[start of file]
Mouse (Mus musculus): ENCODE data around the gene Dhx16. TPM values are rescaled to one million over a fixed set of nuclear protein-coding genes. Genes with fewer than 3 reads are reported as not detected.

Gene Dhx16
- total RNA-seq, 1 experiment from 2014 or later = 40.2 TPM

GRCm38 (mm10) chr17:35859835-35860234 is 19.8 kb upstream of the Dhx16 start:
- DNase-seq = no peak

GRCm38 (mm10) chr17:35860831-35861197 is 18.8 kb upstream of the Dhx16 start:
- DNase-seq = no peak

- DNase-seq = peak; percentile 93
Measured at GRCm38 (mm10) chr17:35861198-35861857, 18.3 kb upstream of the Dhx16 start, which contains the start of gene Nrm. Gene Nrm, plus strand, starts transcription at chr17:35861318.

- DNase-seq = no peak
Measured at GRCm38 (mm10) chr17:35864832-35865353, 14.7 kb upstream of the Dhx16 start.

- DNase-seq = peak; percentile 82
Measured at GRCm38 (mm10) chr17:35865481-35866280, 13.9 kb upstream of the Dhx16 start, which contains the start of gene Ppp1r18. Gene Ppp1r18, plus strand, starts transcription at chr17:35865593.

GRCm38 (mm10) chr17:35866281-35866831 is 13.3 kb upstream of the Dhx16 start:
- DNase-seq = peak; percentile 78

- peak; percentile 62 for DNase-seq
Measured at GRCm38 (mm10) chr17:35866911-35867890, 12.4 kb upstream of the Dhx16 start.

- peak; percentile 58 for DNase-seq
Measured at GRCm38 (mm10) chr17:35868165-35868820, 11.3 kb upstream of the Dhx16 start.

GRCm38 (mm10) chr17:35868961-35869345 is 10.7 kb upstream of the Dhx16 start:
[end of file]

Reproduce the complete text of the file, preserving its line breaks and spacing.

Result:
Mouse (Mus musculus): ENCODE data around the gene Dhx16. TPM values are rescaled to one million over a fixed set of nuclear protein-coding genes. Genes with fewer than 3 reads are reported as not detected.

Gene Dhx16
- total RNA-seq, 1 experiment from 2014 or later = 40.2 TPM

GRCm38 (mm10) chr17:35859835-35860234 is 19.8 kb upstream of the Dhx16 start:
- DNase-seq = no peak

GRCm38 (mm10) chr17:35860831-35861197 is 18.8 kb upstream of the Dhx16 start:
- DNase-seq = no peak

- DNase-seq = peak; percentile 93
Measured at GRCm38 (mm10) chr17:35861198-35861857, 18.3 kb upstream of the Dhx16 start, which contains the start of gene Nrm. Gene Nrm, plus strand, starts transcription at chr17:35861318.

- DNase-seq = no peak
Measured at GRCm38 (mm10) chr17:35864832-35865353, 14.7 kb upstream of the Dhx16 start.

- DNase-seq = peak; percentile 82
Measured at GRCm38 (mm10) chr17:35865481-35866280, 13.9 kb upstream of the Dhx16 start, which contains the start of gene Ppp1r18. Gene Ppp1r18, plus strand, starts transcription at chr17:35865593.

GRCm38 (mm10) chr17:35866281-35866831 is 13.3 kb upstream of the Dhx16 start:
- DNase-seq = peak; percentile 78

- peak; percentile 62 for DNase-seq
Measured at GRCm38 (mm10) chr17:35866911-35867890, 12.4 kb upstream of the Dhx16 start.

- peak; percentile 58 for DNase-seq
Measured at GRCm38 (mm10) chr17:35868165-35868820, 11.3 kb upstream of the Dhx16 start.

GRCm38 (mm10) chr17:35868961-35869345 is 10.7 kb upstream of the Dhx16 start: